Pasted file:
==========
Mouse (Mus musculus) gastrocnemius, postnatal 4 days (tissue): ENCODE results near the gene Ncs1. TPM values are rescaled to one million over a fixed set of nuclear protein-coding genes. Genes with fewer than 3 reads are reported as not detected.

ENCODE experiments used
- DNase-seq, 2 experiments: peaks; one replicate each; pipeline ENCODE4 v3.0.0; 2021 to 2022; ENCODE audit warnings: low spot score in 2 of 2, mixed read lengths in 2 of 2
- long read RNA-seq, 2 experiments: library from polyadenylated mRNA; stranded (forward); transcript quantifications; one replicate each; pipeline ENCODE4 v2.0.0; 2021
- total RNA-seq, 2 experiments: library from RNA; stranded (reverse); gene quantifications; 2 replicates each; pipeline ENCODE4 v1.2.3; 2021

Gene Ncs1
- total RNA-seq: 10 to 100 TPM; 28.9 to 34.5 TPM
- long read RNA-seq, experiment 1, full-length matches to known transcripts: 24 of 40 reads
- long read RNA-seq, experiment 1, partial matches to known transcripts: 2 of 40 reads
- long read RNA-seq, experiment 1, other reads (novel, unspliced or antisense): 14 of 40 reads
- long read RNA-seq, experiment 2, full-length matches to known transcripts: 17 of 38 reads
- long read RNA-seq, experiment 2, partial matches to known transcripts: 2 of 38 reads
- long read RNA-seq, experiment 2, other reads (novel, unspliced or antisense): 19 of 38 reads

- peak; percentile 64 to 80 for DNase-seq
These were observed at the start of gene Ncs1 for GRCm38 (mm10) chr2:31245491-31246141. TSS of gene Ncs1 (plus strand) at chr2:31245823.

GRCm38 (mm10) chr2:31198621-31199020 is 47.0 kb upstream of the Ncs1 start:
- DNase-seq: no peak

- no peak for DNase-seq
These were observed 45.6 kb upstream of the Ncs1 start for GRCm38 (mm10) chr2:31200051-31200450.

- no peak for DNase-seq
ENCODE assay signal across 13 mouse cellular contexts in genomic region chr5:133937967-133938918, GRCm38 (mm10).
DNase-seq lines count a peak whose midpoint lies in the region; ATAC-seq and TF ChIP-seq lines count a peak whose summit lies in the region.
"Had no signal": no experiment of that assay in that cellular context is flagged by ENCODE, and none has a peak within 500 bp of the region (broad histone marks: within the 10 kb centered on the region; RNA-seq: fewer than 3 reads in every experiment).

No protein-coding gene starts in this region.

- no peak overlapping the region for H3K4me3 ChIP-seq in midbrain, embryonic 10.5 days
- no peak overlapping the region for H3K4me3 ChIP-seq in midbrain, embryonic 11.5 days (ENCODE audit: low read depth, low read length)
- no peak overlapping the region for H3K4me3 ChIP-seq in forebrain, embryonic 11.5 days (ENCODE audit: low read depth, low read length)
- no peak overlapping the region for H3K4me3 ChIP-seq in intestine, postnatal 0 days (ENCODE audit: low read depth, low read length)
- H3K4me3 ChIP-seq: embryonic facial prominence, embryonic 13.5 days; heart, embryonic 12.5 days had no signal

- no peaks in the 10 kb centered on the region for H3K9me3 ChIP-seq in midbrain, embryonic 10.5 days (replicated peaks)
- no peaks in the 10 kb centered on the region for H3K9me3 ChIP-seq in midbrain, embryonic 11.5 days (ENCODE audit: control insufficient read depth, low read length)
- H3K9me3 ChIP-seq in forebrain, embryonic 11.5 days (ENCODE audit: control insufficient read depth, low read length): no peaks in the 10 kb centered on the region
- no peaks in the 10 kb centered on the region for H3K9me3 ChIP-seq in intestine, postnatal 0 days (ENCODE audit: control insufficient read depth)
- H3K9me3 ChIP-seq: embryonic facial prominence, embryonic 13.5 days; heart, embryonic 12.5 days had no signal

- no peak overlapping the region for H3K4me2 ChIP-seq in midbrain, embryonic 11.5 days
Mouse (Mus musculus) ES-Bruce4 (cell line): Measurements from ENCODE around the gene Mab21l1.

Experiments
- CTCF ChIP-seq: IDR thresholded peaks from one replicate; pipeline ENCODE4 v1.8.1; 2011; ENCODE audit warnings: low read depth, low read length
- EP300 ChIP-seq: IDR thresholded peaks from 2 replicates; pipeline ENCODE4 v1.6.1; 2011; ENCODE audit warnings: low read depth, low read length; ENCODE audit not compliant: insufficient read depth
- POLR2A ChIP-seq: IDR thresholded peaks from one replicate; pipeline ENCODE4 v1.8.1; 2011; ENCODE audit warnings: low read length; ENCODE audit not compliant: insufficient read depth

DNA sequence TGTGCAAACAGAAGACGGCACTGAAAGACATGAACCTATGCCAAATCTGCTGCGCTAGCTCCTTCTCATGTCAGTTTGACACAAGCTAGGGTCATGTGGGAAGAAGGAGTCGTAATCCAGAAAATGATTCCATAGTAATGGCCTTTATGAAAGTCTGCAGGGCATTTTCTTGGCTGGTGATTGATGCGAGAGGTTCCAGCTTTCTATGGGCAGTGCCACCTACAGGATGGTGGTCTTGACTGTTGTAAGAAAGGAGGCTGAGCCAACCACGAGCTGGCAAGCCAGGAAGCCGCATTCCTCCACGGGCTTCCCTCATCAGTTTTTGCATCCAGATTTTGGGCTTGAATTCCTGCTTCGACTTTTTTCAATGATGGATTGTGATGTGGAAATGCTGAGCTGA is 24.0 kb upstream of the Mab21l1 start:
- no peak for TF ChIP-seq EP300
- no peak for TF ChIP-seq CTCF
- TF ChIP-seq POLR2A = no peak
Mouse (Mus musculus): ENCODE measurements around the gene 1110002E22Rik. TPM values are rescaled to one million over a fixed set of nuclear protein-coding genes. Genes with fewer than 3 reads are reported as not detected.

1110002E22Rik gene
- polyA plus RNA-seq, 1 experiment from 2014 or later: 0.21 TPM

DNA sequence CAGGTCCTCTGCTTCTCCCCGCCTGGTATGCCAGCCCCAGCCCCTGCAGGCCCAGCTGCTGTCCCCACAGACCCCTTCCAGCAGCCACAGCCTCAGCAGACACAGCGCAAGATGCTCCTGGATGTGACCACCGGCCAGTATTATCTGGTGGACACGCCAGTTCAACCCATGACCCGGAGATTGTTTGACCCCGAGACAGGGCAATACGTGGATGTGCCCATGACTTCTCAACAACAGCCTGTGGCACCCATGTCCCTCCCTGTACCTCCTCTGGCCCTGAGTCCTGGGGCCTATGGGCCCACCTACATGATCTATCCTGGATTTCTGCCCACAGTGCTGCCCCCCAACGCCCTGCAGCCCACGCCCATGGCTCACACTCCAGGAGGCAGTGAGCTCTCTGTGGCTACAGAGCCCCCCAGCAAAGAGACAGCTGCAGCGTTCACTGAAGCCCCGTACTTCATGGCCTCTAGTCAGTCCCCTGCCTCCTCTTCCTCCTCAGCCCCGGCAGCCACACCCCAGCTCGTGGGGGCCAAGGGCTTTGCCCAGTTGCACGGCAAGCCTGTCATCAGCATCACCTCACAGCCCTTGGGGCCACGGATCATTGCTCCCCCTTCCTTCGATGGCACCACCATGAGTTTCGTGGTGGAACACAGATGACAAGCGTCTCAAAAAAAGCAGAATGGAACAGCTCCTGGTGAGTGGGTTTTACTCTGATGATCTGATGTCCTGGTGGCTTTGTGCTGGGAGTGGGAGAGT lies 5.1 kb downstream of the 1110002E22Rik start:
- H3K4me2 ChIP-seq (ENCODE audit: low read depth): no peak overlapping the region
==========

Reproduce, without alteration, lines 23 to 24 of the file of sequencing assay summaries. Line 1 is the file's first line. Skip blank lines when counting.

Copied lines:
"Had no signal": no experiment of that assay in that cellular context is flagged by ENCODE, and none has a peak within 500 bp of the region (broad histone marks: within the 10 kb centered on the region; RNA-seq: fewer than 3 reads in every experiment).

No protein-coding gene starts in this region.